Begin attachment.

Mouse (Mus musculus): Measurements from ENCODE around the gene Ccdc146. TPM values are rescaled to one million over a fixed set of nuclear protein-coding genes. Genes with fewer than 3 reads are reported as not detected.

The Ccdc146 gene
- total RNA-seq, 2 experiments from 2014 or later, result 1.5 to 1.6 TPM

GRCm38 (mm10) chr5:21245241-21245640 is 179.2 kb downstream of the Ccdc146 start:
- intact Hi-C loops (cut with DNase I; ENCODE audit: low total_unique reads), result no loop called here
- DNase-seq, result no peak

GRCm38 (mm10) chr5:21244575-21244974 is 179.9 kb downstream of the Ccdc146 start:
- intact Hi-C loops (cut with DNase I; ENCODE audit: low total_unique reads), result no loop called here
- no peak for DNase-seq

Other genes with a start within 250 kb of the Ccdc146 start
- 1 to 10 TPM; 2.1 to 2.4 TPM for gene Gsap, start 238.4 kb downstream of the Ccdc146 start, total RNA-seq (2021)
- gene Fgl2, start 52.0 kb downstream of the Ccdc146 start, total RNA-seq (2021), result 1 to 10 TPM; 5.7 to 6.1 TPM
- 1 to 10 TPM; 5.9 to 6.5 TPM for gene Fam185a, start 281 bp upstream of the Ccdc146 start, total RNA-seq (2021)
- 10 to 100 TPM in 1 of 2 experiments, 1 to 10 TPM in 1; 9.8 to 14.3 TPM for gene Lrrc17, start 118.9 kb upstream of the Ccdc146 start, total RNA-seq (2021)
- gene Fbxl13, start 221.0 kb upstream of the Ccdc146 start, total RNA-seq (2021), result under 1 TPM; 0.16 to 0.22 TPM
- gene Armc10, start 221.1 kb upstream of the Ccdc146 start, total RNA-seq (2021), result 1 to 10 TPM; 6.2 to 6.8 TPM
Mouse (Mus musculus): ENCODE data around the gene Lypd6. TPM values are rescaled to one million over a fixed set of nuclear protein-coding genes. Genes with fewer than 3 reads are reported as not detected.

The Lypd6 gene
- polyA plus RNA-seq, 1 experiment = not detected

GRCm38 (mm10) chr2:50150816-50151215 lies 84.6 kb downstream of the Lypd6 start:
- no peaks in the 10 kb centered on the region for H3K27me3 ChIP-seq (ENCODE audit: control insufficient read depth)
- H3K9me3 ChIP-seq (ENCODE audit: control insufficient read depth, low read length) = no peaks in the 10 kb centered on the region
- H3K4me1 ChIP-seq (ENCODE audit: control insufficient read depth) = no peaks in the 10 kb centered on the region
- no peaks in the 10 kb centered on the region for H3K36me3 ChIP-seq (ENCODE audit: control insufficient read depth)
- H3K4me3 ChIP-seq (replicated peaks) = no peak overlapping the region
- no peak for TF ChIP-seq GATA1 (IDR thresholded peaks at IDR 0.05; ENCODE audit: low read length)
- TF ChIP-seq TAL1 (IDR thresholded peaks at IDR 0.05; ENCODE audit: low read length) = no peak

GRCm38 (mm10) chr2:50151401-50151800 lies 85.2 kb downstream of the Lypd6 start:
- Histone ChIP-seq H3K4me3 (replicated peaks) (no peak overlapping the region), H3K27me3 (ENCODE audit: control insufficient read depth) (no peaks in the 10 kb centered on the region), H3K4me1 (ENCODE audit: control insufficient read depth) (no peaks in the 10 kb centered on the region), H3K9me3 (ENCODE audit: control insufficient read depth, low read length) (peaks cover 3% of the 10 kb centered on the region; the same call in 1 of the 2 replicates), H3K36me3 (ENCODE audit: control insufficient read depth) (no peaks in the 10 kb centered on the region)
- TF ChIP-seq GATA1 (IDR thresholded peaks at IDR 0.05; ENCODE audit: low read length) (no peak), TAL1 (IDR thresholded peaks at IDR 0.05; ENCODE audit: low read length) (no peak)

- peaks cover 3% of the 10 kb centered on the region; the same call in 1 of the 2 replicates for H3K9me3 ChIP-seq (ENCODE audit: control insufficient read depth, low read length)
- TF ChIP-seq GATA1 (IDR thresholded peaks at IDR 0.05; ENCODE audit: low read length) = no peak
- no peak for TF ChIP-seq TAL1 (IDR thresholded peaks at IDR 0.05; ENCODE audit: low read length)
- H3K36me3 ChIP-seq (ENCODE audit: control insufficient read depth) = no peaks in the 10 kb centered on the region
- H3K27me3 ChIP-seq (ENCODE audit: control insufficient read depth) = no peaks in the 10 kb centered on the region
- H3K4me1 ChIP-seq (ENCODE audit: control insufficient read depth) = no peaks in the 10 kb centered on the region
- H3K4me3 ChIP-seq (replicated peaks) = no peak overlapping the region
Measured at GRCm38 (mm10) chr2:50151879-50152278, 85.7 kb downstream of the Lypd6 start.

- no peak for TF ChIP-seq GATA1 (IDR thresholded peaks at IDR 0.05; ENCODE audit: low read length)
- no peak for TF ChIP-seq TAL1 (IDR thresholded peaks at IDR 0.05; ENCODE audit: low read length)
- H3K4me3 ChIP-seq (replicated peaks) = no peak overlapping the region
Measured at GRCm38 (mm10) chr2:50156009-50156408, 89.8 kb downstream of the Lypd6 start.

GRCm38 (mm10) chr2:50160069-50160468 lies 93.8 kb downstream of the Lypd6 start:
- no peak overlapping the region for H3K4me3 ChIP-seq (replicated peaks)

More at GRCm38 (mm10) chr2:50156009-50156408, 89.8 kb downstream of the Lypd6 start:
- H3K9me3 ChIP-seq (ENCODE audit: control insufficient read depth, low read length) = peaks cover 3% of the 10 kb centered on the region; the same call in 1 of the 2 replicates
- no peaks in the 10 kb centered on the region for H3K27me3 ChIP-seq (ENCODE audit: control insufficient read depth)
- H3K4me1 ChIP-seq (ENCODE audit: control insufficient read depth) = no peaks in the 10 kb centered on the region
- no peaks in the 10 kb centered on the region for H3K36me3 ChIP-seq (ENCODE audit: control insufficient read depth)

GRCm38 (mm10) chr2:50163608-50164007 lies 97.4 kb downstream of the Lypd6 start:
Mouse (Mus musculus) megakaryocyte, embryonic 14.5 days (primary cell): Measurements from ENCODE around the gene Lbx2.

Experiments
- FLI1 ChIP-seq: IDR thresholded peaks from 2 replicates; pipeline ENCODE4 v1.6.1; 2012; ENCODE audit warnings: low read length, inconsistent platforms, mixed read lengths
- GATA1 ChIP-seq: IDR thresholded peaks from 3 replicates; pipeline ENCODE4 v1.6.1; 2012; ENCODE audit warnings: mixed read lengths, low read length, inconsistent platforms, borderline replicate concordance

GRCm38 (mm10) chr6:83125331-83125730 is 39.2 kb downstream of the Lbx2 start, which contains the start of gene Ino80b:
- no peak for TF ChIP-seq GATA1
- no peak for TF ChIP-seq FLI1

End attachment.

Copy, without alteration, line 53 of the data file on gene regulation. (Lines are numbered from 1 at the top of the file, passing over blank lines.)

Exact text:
- FLI1 ChIP-seq: IDR thresholded peaks from 2 replicates; pipeline ENCODE4 v1.6.1; 2012; ENCODE audit warnings: low read length, inconsistent platforms, mixed read lengths